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Canada to end air strikes against ISIS

Canada will keep two surveillance planes in the region as well as refueling aircraft and will triple the number of soldiers training Kurdish troops

Published: Updated:

Canada’s prime minister on Monday announced that the country will end air strikes against the Islamic State group in Syria and Iraq (ISIS) by Feb. 22, saying that “the people terrorized by ISIL every day don’t need our vengeance, they need our help.”

Justin Trudeau, following up on campaign promises he made last year, also announced that the government will expand efforts to train local forces and rebuild the war-torn region. Military personnel in the region will increase to 830 from the current 650 and provide planning, targeting and intelligence expertise.

“As I said many times throughout the campaign in my commitment to Canadians, this is a non-combat mission,” Trudeau said. The Liberal leader said Canada’s contribution to the U.S.-led coalition’s mission against the Islamic State group is being extended until the end of March 2017.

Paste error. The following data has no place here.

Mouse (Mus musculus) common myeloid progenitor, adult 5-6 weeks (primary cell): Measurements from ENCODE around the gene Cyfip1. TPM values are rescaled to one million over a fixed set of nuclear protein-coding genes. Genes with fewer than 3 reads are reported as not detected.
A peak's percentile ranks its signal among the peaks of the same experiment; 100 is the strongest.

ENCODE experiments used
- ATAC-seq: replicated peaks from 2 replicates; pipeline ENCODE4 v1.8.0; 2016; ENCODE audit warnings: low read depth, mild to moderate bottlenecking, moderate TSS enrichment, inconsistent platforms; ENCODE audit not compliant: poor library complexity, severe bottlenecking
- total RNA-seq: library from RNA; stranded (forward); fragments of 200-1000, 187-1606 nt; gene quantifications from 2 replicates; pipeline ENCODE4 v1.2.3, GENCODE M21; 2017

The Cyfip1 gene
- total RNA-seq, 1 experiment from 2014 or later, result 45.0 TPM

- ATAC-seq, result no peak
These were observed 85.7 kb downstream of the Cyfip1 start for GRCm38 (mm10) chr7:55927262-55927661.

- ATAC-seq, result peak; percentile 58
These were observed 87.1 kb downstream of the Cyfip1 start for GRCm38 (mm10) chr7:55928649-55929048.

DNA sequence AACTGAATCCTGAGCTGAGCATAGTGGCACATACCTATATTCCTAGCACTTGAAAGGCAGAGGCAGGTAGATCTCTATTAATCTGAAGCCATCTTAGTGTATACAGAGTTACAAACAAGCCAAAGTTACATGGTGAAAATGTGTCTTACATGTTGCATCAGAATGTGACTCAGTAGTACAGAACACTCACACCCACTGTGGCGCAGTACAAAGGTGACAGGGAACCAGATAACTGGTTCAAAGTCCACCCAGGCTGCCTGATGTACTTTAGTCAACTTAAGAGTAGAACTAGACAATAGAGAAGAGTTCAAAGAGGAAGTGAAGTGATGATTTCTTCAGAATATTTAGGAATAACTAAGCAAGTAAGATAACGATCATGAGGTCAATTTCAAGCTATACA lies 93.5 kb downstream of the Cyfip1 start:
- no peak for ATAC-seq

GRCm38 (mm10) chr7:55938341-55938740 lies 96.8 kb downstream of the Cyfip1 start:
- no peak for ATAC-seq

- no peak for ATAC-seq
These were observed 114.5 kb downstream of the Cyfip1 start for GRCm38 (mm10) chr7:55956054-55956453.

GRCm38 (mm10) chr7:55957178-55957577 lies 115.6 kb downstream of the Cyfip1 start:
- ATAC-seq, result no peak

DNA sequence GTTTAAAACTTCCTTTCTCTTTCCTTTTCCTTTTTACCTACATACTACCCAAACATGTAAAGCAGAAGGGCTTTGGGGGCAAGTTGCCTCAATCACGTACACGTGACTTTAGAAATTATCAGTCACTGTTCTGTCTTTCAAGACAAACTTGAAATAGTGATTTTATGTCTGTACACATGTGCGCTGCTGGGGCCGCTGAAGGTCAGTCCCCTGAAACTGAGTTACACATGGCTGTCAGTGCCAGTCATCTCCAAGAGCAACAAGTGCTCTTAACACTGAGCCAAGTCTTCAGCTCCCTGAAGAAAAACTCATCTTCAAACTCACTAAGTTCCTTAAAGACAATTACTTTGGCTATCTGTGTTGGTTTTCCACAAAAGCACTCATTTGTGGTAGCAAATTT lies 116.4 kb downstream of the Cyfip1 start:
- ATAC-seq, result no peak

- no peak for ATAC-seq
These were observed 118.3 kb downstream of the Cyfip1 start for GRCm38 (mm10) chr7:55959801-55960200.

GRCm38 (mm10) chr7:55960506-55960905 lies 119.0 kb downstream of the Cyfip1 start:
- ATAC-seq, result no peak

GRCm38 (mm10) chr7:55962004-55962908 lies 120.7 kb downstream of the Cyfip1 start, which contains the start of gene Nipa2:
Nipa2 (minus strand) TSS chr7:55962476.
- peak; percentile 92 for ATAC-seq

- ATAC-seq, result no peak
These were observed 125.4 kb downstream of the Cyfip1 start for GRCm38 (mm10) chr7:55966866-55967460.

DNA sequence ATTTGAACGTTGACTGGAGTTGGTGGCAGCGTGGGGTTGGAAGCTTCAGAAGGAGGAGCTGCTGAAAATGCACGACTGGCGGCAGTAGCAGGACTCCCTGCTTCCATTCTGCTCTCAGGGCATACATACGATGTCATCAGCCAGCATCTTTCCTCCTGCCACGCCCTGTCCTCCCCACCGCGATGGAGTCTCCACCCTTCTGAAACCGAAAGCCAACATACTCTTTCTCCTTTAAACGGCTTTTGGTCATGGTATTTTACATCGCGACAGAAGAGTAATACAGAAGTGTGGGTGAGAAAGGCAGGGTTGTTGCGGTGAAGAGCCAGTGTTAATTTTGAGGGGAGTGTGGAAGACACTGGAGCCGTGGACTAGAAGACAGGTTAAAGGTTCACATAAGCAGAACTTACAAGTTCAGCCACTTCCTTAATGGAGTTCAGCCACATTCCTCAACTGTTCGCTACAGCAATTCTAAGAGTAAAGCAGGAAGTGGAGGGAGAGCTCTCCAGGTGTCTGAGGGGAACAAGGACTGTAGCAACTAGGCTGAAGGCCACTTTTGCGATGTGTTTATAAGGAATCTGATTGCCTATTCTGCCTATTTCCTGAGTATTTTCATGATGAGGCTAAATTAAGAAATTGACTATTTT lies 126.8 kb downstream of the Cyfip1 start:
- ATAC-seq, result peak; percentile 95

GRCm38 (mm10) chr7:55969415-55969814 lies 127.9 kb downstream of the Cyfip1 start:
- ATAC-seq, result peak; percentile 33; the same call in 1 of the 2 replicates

The U.S. had asked coalition members to boost their military contributions in Iraq and Syria against ISIS after the deadly attacks in Paris in November. However, Trudeau’s promise that Canada would pull its jets was already part of his winning campaign.

“While air strike operations can be very useful to achieve short-term military and territorial gains, they do not on their own achieve long-term stability for local communities,” Trudeau said during a news conference Monday. The country had six fighter jets carrying out the strikes.

“We will be supporting and empowering local forces to take their fight directly to ISIL so that ... they can reclaim their homes, their land and their future,” the prime minister added.

Canada will keep two surveillance planes in the region as well as refueling aircraft, and it will triple the number of soldiers training Kurdish troops in northern Iraq to about 200, from about 69 now. The size of Canada’s “train, advice and assist” mission will triple, including additional medical personnel and equipment including small arms, ammunition and optics to assist in training Iraqi security forces.

Trudeau said the government will spend more than US$1.15 billion (CA$1.6 billion) over the next three years on the mission as a whole, including on security, stabilization and humanitarian and development assistance.